• Thanks. It was two weeks and great. Good to be back too.

        At the time of planning the time away I half-hoped it would coincide with the Armstrong case slated for late November but it was an interesting case to watch. Instead I’m trying to digest the Change Cycling agenda.

  12. Katusha not been selected might be linked to Ekimov´s past not revealed by him during his 6 tours with Lance, after he replaced Hans Michael Holczer.

  13. Katusha not been selected might be linked to Ekimov´s past not revealed by him during his 6 tours with Lance, after he replaced Hans Michael Holczer…!

  14. What I find the most bizarre here is artificially limiting ProTour licenses to 18. What is the point? We had only 19 teams applying for license. It wouldn’t not make any problem to cater 1+ team and on average 8 extra riders in every race. Business would benefit from it, some extra riders would get chance to ride in best races. Not mentioning bank guarantees from extra team which is pure money is UCI hands. In the beginning of ProTour we used to have 20-21 teams see: and it worked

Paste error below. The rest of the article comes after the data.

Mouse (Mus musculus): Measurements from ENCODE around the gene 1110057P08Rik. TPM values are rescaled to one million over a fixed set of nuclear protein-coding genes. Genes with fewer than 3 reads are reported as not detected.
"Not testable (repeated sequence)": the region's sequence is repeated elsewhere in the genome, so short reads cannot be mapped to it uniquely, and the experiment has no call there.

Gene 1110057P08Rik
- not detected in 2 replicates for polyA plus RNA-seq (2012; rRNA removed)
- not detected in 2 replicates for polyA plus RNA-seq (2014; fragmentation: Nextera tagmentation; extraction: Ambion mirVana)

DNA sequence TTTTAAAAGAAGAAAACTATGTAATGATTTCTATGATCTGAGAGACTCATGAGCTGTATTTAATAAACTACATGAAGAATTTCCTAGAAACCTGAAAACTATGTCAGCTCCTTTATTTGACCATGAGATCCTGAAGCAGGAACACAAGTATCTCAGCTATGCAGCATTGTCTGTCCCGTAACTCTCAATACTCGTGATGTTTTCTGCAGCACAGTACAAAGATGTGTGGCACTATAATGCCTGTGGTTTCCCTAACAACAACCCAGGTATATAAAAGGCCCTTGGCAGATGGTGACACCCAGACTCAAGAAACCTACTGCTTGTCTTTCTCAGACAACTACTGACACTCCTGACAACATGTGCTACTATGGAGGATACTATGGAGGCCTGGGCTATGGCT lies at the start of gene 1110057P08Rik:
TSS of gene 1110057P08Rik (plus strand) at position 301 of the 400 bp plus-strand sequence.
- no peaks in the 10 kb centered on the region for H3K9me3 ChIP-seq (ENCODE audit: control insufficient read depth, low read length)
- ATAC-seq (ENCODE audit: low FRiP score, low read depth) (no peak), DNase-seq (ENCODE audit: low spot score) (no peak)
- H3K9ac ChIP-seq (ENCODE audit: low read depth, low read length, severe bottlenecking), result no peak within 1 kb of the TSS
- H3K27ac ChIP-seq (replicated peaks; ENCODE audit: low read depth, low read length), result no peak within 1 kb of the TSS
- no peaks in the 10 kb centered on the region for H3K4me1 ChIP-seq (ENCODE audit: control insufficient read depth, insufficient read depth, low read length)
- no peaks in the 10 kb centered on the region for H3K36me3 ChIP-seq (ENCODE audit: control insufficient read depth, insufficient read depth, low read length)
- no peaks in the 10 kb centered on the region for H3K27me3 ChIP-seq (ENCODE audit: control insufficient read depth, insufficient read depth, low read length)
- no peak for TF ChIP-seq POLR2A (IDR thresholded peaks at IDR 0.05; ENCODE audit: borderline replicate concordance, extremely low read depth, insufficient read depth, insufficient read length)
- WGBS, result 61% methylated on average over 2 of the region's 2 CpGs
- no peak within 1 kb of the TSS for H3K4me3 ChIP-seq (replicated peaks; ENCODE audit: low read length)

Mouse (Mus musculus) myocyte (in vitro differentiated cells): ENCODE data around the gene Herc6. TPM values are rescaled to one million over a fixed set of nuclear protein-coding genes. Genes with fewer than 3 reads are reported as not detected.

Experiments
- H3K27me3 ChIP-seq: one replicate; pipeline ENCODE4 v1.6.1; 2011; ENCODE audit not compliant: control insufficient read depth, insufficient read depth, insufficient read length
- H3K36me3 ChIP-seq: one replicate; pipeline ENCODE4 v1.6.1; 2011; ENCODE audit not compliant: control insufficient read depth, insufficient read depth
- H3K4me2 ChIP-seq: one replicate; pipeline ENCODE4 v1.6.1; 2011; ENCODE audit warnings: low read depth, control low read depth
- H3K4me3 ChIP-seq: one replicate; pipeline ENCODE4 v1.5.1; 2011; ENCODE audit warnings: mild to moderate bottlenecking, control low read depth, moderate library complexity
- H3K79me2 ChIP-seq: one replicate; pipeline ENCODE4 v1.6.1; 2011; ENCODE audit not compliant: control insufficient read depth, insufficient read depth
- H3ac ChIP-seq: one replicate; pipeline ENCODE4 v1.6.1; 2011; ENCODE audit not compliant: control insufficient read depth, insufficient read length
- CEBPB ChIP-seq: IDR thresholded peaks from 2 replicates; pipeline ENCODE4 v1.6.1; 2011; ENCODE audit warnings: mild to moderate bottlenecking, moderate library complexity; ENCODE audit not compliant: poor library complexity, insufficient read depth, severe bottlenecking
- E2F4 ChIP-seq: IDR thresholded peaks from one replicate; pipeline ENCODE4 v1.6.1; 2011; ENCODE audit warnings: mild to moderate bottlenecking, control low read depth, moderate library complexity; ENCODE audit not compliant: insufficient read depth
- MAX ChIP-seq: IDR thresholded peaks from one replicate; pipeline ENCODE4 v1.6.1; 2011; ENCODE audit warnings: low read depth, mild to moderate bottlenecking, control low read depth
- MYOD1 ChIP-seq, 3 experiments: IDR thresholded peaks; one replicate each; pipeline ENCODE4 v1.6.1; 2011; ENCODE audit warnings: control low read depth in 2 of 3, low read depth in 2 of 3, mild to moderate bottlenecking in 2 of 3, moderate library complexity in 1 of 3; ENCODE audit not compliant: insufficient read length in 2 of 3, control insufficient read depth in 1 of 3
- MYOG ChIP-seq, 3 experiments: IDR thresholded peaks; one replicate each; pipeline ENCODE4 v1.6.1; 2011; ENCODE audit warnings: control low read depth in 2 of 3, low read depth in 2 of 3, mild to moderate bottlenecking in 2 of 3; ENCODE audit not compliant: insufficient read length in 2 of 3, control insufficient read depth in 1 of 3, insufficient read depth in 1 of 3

If you are a potential sponsor and you prepare your marketing plan that include participating in best league in cycling, you qualify and then due to unclear criteria you are eliminated from that society, you will think twice before investing in cycling, which is of course bad for the sport as it put potential sponsors off.
    I think it would be the wisest decision and would not be surprised at all if it end this way after Makrov intervenes

    • The wildcards are needed in my view so that local races can invite local riders. Take the Grand Tours, they can have a global audience, especially the Tour, but they need local riders and teams to bring the crowds to the roadsides.